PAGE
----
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Emma Woods

Business Email Compromise (BEC) | The $9B Cyber Scam

Like pretty much everything in cyber, employee-targeted scams are growing at a huge rate - and Business Email Compromise (BEC) is no exception.Angled view of tall grey buildings

 

Here’s what you need to know about this incredibly lucrative scam.

We hate to say it, but there’s a seemingly endless list of cyber scams out there that are still outsmarting you, your employees, your third-party vendors, and pretty much every organisation you’ve come into contact with.

But instead of spinning your head with “88 cyber threats targeting your business”, we’d rather talk to you about one of the most prevalent and most lucrative scams out there - Business Email Compromise (BEC).

 

What is Business Email Compromise (BEC)

A BEC scam is often part of the phishing family tree that targets the easier gateway of your organisation -- your staff. Otherwise known as a Man-in-the-Email attack, BEC attackers utilise social engineering techniques in order to dupe unsuspecting employees and senior execs.

Often, a Business Email Compromise scam involves the attacker impersonating a CEO or senior executive (or just about anyone that is authorised to conduct wire transfers), with a wealth of prior research at their disposal to help trick their victim.

Impersonation is made easy, as the email accounts of high-level employees (usually who are involved with the finance team) are spoofed via publicly-available data breach records, or are stolen through phishing attacks or planted keyloggers.

 

 

 

 

"54% of all display name deception attacks now involve fraudsters sending emails purporting to come from a well known business brand." 

 

 

  

How to spot a business email compromise attack

Now its all well and good understanding the risks of business email compromise but knowing what this type of attack looks like and how to spot one is crucial. Here are a few tips for spotting a BEC attack. The image below is one of the most common types of a BEC attempt. 

 

Tips for spotting a business email compromise:

  • Requesting for a financial or data transaction

  • The email is from a CEO or executive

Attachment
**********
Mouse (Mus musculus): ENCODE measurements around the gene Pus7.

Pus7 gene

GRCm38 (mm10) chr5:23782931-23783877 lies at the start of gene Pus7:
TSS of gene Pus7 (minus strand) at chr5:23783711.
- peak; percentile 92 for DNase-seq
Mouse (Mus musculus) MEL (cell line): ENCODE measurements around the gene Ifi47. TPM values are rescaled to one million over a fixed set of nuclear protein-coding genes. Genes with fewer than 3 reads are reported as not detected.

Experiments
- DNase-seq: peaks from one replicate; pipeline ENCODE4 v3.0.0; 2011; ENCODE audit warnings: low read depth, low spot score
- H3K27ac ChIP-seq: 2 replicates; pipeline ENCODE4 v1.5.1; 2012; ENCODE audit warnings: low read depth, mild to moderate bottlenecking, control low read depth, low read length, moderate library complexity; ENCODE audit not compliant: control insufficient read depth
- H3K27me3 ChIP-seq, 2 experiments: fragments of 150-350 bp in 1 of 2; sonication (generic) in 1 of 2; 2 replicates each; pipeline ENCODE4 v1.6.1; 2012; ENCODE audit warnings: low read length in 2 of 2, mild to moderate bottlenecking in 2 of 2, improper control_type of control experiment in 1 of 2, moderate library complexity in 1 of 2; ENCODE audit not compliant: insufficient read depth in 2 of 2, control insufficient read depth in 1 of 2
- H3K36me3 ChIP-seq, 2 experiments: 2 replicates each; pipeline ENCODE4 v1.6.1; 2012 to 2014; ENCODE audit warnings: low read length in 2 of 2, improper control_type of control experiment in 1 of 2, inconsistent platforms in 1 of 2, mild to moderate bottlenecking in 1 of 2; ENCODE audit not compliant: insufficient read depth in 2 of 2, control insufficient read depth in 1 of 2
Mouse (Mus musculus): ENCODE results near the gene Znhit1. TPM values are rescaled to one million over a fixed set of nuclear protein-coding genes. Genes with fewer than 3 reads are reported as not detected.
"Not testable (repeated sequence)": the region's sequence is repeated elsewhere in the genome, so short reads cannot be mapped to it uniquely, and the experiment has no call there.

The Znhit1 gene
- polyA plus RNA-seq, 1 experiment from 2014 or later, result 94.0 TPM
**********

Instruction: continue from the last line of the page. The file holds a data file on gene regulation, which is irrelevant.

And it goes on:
• The message usually requests an action to be done urgently

  • Do you recognise the sender domain, is it spelled correctly?

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The top types of BEC scams (FBI)

 

  • CEO Fraud

Cyber criminals will often pose a the company Chief Exec or other members of the C-suite in order to email a money transfer request towards their finance team.

  • Account Compromise

Using an employee’s hacked account, the attacker will request invoice payments to vendors listed in their email contacts. As you’ve probably guessed, this money will be unknowingly sent into a fraudulent bank account.

  • Bogus Invoice Scheme

An attack that is often targeted at companies with foreign suppliers, a cyber criminal will impersonate a supplier in order to request fund transfers to an account owned by the fraudsters.

  • Data theft

Rather than looking directly for a transfer of money, attackers will often target employees in HR or Accounting in this scam. The aim here is to obtain personally identifiable information (PII) of employees and execs -- which can then be used as ammunition in future scams.

 

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How dangerous is BEC to your organisation?

The fact that Business Email Compromise scams are projected to earn over $9 billion globally in 2018 is a good indicator that this type of attack is pretty damn frightening. Even so, let’s dig into the figures and facts a little deeper:

 

  • As a result of BEC, Identified exposed losses have increased by 2,370% since January 2015

  • BEC scams have been reported in over 130 countries

  • $5.3B recorded global losses in 2016 - set to increase to $9B in 2018

  • Attackers are now using cheaper alternatives to keyloggers, turning instead to phishing PDFs and fake sites.

 

 

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Want to determine how phish-prone your employees are with expertly crafted- campaigns. Click here.

 

 

 

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What can your business do about it?

BEC can be deflected if employee security awareness training is in place, as it is reliant on social engineering. Here are a few simple ways you can get that started:

 

    #1 Enable 2FA for your employees

Yes, it requires an extra step, but convenience should never be prioritised over security, even if it means the wrath of employees now and then. Implementing 2FA as a security policy in your business will make it much harder for a criminal to gain access to employee’s email accounts, and therefore, much harder to launch a BEC attack. Surely it’s a no-brainer?

 

    #2 Teach employees how to spot phishing

Employees are the ultimate target in BEC attacks, so educating them on how to spot the warning signs is incredibly important if you’re to avoid contributing to the $9B chest. Feel free to try out our security awareness training platform that raises employee knowledge on attacks such as BEC. We’re not gonna sit here and say it’s the best, but it definitely is...

 

    #3 Rethink how your employees send money and share data

With GDPR now in full swing, you’re no doubt sick to death of drawing up new data handling plans for your organisation. But just in case you’ve not quite been pushed over the edge yet, let us reinforce it -- your users need to be educated on how to handle and share money and data. BEC scams rely heavily on employee urgency and poor awareness, so make this another key factor of your awareness programme. We can also help out with that -- visit our GDPR employee awareness training page to find out more.

 

 

 

Phishing Awareness Kit

Topics: Phishing